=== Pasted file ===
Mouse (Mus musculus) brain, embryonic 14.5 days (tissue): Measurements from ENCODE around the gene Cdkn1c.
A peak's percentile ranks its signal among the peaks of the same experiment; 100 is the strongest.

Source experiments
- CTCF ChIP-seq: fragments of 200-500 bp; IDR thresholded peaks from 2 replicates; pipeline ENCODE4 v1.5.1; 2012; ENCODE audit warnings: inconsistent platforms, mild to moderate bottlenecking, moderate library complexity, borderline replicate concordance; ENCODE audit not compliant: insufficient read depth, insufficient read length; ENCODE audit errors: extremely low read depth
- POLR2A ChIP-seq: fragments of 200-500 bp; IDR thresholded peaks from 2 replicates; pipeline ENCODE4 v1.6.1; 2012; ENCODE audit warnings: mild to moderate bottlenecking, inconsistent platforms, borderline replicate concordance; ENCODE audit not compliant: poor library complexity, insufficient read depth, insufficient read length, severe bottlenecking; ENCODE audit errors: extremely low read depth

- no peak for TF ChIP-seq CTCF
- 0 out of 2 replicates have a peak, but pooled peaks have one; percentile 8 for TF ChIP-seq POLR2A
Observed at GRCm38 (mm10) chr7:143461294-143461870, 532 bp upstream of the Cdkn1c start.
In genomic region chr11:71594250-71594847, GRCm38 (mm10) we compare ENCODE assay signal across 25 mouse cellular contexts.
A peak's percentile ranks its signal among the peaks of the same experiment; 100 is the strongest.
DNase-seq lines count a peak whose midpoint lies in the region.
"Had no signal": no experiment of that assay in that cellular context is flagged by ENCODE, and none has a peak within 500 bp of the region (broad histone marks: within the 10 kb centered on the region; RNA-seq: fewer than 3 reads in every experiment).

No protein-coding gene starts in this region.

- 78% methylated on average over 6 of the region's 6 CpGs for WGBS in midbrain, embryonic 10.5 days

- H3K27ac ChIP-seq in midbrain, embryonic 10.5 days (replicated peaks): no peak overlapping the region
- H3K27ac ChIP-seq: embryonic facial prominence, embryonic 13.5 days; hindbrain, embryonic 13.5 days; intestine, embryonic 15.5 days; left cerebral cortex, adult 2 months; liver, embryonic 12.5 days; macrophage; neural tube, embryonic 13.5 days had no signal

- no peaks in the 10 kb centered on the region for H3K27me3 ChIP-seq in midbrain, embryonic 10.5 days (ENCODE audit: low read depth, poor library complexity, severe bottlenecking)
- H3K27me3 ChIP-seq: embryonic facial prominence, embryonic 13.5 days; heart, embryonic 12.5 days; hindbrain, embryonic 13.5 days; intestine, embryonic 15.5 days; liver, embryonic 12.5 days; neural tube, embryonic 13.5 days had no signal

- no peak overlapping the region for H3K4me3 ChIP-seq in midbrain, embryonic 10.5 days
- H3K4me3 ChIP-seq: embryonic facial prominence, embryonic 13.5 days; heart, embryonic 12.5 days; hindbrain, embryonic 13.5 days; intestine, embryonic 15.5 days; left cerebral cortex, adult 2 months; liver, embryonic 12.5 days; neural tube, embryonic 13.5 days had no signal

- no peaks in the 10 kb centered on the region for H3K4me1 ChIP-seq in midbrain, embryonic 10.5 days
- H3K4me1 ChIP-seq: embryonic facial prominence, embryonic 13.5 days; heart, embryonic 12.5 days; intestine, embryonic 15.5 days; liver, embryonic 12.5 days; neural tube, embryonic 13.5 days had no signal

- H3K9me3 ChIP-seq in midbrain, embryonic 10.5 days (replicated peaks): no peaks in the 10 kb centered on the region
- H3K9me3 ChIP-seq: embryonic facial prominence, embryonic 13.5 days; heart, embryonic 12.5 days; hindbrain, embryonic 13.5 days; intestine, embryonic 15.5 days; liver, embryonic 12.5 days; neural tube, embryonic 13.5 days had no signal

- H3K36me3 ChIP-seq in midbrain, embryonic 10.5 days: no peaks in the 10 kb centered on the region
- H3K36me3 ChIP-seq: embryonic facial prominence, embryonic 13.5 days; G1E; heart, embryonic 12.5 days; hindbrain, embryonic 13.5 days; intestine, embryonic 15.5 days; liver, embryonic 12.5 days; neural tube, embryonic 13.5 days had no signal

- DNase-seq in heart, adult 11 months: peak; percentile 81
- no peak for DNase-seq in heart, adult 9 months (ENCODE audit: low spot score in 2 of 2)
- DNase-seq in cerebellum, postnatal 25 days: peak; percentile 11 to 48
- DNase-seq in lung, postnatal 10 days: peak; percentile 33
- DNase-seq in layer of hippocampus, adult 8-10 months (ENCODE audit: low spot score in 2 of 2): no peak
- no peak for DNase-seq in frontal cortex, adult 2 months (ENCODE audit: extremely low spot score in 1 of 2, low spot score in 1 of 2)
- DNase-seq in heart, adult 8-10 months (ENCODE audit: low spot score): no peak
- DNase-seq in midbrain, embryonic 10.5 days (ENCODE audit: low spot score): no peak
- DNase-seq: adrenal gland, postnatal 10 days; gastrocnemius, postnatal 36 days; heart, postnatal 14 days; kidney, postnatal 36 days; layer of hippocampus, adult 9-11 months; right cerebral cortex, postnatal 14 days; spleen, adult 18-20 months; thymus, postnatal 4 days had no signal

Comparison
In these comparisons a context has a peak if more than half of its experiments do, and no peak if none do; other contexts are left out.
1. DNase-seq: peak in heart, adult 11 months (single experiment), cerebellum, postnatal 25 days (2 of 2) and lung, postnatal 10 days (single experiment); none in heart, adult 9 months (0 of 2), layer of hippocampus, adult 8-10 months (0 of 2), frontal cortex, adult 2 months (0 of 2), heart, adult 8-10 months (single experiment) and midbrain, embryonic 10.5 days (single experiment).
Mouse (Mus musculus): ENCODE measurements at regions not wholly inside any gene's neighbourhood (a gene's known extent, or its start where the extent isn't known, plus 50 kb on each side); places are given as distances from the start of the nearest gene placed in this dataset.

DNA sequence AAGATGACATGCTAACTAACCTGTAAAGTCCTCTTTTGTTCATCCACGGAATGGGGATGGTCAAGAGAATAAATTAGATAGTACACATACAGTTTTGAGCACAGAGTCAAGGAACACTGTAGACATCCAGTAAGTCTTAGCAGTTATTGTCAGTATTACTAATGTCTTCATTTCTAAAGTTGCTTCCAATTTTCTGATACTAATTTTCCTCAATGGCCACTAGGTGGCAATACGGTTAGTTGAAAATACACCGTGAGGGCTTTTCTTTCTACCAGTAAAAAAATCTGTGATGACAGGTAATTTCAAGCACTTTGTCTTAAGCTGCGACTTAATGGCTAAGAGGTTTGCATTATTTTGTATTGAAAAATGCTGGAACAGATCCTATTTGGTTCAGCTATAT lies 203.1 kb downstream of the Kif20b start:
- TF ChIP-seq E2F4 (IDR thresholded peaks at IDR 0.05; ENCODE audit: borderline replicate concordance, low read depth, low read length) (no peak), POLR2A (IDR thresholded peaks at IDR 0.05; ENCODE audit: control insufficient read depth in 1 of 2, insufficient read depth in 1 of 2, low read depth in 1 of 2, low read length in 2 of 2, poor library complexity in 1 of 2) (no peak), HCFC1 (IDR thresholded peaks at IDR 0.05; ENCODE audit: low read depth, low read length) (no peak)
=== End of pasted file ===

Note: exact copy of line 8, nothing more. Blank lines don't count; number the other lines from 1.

Observed at GRCm38 (mm10) chr7:143461294-143461870, 532 bp upstream of the Cdkn1c start.